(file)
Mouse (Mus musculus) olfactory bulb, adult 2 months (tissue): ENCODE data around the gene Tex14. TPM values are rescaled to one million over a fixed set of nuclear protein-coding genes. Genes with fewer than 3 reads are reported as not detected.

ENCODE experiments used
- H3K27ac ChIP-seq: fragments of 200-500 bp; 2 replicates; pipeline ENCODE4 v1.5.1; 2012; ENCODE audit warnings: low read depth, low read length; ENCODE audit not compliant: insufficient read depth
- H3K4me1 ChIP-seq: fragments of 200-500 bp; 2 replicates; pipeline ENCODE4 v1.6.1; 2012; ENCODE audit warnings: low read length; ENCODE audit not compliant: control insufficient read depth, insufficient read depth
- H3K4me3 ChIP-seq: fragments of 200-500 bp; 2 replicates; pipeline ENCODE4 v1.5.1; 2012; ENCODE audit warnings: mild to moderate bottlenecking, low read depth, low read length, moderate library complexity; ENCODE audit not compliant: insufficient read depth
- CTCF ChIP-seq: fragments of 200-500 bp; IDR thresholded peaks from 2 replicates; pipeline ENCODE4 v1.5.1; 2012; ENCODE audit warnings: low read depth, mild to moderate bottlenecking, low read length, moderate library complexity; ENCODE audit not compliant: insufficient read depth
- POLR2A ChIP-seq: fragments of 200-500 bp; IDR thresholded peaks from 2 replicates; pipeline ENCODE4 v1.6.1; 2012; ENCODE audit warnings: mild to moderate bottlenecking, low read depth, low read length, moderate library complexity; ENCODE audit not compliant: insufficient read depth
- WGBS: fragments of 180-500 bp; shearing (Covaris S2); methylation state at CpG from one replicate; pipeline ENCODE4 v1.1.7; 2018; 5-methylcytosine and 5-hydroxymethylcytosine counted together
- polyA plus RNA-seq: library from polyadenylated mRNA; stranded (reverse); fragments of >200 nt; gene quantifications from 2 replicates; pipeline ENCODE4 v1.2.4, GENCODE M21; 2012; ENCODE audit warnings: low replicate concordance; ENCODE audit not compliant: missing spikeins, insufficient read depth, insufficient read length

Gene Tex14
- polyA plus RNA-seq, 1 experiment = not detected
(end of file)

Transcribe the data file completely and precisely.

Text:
Mouse (Mus musculus) olfactory bulb, adult 2 months (tissue): ENCODE data around the gene Tex14. TPM values are rescaled to one million over a fixed set of nuclear protein-coding genes. Genes with fewer than 3 reads are reported as not detected.

ENCODE experiments used
- H3K27ac ChIP-seq: fragments of 200-500 bp; 2 replicates; pipeline ENCODE4 v1.5.1; 2012; ENCODE audit warnings: low read depth, low read length; ENCODE audit not compliant: insufficient read depth
- H3K4me1 ChIP-seq: fragments of 200-500 bp; 2 replicates; pipeline ENCODE4 v1.6.1; 2012; ENCODE audit warnings: low read length; ENCODE audit not compliant: control insufficient read depth, insufficient read depth
- H3K4me3 ChIP-seq: fragments of 200-500 bp; 2 replicates; pipeline ENCODE4 v1.5.1; 2012; ENCODE audit warnings: mild to moderate bottlenecking, low read depth, low read length, moderate library complexity; ENCODE audit not compliant: insufficient read depth
- CTCF ChIP-seq: fragments of 200-500 bp; IDR thresholded peaks from 2 replicates; pipeline ENCODE4 v1.5.1; 2012; ENCODE audit warnings: low read depth, mild to moderate bottlenecking, low read length, moderate library complexity; ENCODE audit not compliant: insufficient read depth
- POLR2A ChIP-seq: fragments of 200-500 bp; IDR thresholded peaks from 2 replicates; pipeline ENCODE4 v1.6.1; 2012; ENCODE audit warnings: mild to moderate bottlenecking, low read depth, low read length, moderate library complexity; ENCODE audit not compliant: insufficient read depth
- WGBS: fragments of 180-500 bp; shearing (Covaris S2); methylation state at CpG from one replicate; pipeline ENCODE4 v1.1.7; 2018; 5-methylcytosine and 5-hydroxymethylcytosine counted together
- polyA plus RNA-seq: library from polyadenylated mRNA; stranded (reverse); fragments of >200 nt; gene quantifications from 2 replicates; pipeline ENCODE4 v1.2.4, GENCODE M21; 2012; ENCODE audit warnings: low replicate concordance; ENCODE audit not compliant: missing spikeins, insufficient read depth, insufficient read length

Gene Tex14
- polyA plus RNA-seq, 1 experiment = not detected